On 26 October airstrikes in Idlib governorate, Syria, hit a complex of three schools in the town of Hass. At least 26 deaths have been reported so far, including 20 children. As relentless attacks on civilians and civilian infrastructure in Idlib, Aleppo and elsewhere in Syria continue, the international community is still struggling to halt the five-year civil war and hold atrocity perpetrators accountable. Following a fifth Russian veto on a Syria resolution at the UN Security Council on 8 October, the UN General Assembly held a special briefing requested by Canada – on behalf of 69 member states – on 20 October to determine whether to call for an Emergency Special Session. The Human Rights Council also held a special session on Syria on 21 October and adopted a resolution calling for the Commission of Inquiry on Syria to conduct an investigation into possible war crimes in Aleppo and identify those responsible for alleged violations of international law.
Since the Iraqi government announced the launch of its offensive to liberate Mosul from the so-called Islamic State of Iraq and the Levant (ISIL) on 17 October, over 50 villages have been retaken and at least 10,725 civilians have been displaced by fighting. ISIL has conducted retaliatory attacks against Iraqi and Kurdish forces across the country, including in Kirkuk, Rutba and Sinjar. On 25 October the Office of the UN High Commissioner for Human Rights (OHCHR) said they had received preliminary reports of mass atrocities perpetrated by ISIL in areas surrounding Mosul, including the discovery of at least one mass grave, and expressed the “fear that these will not be the last such reports we receive of such barbaric acts by ISIL.” There have also been reports of ISIL fighters using civilians as human shields as Iraqi forces advance. It is essential that all parties participating in the battle for Mosul take effective measures to ensure the protection of all civilians in accordance with international humanitarian law.
On 9 October a series of attacks on border posts were carried out by a pro-Rohingya armed group in Burma/Myanmar’s Arakhan/Rakhine state. Reports of mass arrests and extrajudicial killings of Rohingya, a Muslim ethnic minority group who face systematic persecution by the government of Burma/Myanmar, have continued to surface since an army operation began on 10 October in response to the attacks. Since 23 October army officers have also forcibly removed an estimated 2,000 villagers from their homes. On 24 October the UN Special Rapporteur on the human rights situation in Myanmar, Yanghee Lee – together with four other UN Special Rapporteurs – issued a joint statement condemning human rights violations in Burma/Myanmar. The Special Rapporteurs called upon the government to undertake thorough investigations of all alleged abuses during Army operations and prevent incitement against the Rohingya.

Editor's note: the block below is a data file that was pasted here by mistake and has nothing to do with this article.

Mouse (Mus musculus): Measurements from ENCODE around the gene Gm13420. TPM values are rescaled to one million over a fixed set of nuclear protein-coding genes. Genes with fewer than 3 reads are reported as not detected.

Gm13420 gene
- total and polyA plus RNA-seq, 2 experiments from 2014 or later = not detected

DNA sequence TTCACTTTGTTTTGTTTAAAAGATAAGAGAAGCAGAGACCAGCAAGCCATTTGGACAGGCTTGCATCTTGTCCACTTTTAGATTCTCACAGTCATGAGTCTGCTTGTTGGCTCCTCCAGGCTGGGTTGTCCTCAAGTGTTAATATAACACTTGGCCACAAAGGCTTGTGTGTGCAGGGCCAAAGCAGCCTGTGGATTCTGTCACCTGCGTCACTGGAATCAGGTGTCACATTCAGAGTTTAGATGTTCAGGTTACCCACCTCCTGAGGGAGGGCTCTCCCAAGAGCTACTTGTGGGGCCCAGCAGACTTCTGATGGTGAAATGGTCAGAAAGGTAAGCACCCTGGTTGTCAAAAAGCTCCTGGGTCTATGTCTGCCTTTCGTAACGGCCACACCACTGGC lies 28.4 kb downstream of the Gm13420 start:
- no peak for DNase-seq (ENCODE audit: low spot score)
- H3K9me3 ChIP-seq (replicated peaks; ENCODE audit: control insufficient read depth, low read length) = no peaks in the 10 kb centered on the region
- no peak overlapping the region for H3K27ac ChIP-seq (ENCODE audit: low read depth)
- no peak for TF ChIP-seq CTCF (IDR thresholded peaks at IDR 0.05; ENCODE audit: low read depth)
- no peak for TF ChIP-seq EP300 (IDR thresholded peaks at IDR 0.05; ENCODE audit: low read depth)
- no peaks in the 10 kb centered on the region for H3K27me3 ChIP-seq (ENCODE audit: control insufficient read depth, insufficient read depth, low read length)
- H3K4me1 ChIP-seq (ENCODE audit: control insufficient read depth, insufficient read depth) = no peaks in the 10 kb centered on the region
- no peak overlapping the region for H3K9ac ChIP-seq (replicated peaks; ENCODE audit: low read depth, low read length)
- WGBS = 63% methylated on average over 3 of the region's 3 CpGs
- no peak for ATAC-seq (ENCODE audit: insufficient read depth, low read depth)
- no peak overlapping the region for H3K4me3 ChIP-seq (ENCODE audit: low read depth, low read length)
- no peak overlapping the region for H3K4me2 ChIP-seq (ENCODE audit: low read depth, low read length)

During October several African states have formally challenged the capacity of the International Criminal Court (ICC) to conduct impartial investigations and trials and announced their intention to withdraw from the Court. On 26 October Gambia announced that it would join South Africa and Burundi in abandoning the ICC, noting that the decision came as a result of the Court seeming more like “an International Caucasian Court for the persecution and humiliation of people of colour, especially Africans.” Gambia’s human rights record has been widely criticized internationally and President Yahya Jammeh, who has been in power since a military coup in 1994, has been accused of threatening to exterminate the Mandinka ethnic group and of inciting violence against gays and lesbians. An investigation of potential mass atrocity crimes in Burundi is currently underway and South Africa was previously criticized for not arresting President Bashir of Sudan, under indictment for genocide and crimes against humanity, while he was visiting the country during June 2015 for an African Union Summit. On 25 October Botswana issued a press release criticizing the South African decision and saying that the government was turning its back on victims of atrocities and undermining the battle against impunity.
It is essential that all States Parties to the Rome Statute encourage Burundi, Gambia and South Africa to reconsider their positions. In contrast to the message sent by these actions, during September Gabon self-referred itself to the ICC following violence during the country’s August 2016 presidential elections. Of the 9 African cases currently being investigated by the ICC, the majority have been self-referred.